For prof, writing is hard, but pays off in the end

Seneca English professor and award-winning author Bruce Hunter doesn’tlike to write. “I find it difficult,” says this year’s recipient of theBanff Mountain Book Festival’s Canadian Rockies award. “But I like theend product: Seeing how people respond and reaching people.”

Seneca English professor and award-winning author Bruce Hunter doesn’t like to write. “I find it difficult,” says this year’s recipient of the Banff Mountain Book Festival’s Canadian Rockies award. “But I like the end product: Seeing how people respond and reaching people.”

Hunter has spent his 25-year career reaching people. “I teach students from over 100 countries around the world and 65 different language groups. Part of what the book is about is different notions of culture: Deaf culture, aboriginal culture and listening.”

Set in the eastern slopes of the Rockies, In the Bear’s House is about a deaf boy who finds love and redemption in the wilderness. “The boy can’t hear but he learns to listen,” says Hunter.

“The title In the Bear’s House is an analogy to wilderness. You mind your manners when you’re in the bear’s house. You watch your step.”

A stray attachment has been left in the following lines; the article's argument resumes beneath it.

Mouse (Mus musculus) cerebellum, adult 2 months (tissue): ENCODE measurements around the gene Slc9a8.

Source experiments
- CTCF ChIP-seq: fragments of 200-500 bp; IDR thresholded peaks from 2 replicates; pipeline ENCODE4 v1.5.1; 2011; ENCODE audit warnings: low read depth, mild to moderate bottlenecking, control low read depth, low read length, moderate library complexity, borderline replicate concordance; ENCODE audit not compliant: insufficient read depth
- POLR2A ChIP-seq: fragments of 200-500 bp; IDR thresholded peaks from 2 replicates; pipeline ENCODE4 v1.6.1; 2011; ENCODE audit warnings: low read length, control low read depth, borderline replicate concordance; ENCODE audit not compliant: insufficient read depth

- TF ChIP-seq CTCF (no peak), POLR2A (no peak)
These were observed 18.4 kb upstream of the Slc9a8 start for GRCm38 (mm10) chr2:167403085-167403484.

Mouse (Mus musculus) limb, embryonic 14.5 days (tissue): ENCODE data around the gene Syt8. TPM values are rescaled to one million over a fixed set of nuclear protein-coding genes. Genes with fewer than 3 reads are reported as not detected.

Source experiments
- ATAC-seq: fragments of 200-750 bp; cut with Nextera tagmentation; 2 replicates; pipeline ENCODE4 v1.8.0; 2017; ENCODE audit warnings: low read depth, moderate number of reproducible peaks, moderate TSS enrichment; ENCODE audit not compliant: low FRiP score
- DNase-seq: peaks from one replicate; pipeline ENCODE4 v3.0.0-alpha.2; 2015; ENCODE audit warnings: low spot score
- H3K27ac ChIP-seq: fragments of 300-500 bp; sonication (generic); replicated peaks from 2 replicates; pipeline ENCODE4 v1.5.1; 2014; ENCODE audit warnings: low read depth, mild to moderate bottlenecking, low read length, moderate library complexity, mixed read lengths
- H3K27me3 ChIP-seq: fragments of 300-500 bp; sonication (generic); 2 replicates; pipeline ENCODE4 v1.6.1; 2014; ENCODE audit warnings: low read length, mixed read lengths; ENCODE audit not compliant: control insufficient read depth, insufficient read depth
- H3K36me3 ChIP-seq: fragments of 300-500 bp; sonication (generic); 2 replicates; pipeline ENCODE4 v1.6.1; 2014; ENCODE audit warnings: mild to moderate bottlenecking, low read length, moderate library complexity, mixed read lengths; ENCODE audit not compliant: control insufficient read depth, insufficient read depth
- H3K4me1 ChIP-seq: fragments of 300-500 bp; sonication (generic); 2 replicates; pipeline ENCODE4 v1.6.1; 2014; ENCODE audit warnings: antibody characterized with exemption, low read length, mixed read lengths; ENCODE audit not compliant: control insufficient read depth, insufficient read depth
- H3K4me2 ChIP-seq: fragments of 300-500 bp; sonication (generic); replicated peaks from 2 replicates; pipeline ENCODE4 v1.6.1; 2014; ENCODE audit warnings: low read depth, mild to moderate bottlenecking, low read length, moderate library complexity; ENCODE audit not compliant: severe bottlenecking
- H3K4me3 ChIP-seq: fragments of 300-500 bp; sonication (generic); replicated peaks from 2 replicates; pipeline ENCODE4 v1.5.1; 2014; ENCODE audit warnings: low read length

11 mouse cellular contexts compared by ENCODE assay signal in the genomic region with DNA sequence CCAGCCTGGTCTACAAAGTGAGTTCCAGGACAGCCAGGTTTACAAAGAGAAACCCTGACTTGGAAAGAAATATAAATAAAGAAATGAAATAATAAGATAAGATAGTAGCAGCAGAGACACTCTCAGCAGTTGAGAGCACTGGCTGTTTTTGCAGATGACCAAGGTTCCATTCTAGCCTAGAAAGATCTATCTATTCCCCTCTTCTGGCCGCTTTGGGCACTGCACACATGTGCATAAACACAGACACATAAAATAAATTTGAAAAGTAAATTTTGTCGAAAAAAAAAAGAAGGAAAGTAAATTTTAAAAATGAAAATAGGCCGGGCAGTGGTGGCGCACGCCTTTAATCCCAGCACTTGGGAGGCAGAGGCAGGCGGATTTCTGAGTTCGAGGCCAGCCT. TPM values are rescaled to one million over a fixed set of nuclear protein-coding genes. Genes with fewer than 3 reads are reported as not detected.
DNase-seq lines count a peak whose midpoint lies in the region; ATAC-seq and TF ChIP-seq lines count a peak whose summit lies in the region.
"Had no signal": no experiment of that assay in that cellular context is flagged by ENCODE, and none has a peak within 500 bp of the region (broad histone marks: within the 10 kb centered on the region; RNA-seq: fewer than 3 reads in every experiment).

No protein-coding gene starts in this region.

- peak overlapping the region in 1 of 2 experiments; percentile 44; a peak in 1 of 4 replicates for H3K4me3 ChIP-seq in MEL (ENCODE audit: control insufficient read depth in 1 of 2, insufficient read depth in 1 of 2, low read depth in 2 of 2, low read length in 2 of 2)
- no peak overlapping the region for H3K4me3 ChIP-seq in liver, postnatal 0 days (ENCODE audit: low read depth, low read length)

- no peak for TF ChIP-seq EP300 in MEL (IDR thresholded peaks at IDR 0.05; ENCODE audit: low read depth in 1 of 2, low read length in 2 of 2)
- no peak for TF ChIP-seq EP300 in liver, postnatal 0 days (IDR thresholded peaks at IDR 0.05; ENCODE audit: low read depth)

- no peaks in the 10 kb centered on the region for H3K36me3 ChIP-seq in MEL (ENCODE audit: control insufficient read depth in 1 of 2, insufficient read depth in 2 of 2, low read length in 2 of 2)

Hunter wrote the book in the buzz of Second Cup coffee and morning commutes on the TTC, but his accurate depiction of mountain culture won him the award. “I didn’t expect to win at all.

It was too much of a long shot. I’m from Toronto,” says the Calgary import who moved here 29 years ago to attend York University.

Since moving Hunter has seen the city “change enormously.” Like his protagonist he’s kept up by listening. “When I started at Seneca it was multicultural in the narrow sense of the word, just as the city was … In order to stay current it’s an important characteristic of a teacher to know how to listen. So that’s what’s behind the book.”

Despite the specific geographic focus, In the Bear’s House has “a universality because of the larger scope of the story.” A scope Hunter attributes in part to teaching. “It has had a profound effect on me. One of the poems I started writing when I started teaching was ‘What my Students Teach Me.’ It’s stories about why they came to Canada. I haven’t finished the poem because I haven’t finished teaching. I keep adding to it.”

His newly selected poems are in the process of being published. “It’s really exciting because I sent the manuscript in and usually takes a couple of years, so this was fast tracked.” But he has no intention to stop teaching.

“I’ve been doing this for 25 years and I’m still having fun … I get a lot out of it”

 
 
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